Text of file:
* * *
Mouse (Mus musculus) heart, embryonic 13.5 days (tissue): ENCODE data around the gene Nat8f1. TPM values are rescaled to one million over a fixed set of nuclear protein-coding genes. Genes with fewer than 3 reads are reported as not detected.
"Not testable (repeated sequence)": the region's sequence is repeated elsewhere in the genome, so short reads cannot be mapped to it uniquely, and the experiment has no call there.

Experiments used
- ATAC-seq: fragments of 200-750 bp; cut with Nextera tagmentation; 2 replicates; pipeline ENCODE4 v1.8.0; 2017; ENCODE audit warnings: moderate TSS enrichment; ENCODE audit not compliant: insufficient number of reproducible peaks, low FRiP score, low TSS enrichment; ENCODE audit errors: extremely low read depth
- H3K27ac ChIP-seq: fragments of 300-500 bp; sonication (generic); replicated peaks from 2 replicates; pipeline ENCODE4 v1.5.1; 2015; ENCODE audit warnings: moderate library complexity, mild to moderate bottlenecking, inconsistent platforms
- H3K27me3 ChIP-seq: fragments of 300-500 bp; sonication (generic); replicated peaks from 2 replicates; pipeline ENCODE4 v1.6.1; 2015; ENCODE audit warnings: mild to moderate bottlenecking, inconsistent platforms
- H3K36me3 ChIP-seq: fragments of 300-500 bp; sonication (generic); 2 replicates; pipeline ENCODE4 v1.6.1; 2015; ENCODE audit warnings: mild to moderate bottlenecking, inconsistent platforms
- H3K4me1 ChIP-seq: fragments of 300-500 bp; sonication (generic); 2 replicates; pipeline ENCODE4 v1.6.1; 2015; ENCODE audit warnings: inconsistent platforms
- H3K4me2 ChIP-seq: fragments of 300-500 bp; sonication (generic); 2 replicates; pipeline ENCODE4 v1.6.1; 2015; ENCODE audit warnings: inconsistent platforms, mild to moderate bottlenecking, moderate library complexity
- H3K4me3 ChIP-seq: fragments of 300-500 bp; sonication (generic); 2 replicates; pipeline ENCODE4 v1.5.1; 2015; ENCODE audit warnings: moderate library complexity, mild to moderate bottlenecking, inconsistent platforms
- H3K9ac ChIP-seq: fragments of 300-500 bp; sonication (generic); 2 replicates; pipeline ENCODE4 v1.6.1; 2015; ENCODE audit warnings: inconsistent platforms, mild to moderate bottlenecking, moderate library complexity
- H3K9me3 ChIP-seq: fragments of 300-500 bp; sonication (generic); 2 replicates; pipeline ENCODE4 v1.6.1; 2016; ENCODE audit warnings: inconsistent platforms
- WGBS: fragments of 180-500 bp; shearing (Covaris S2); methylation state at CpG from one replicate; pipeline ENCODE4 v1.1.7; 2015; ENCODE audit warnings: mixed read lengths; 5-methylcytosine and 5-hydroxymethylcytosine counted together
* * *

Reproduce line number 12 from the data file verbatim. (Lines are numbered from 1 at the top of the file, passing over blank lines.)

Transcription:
- H3K9me3 ChIP-seq: fragments of 300-500 bp; sonication (generic); 2 replicates; pipeline ENCODE4 v1.6.1; 2016; ENCODE audit warnings: inconsistent platforms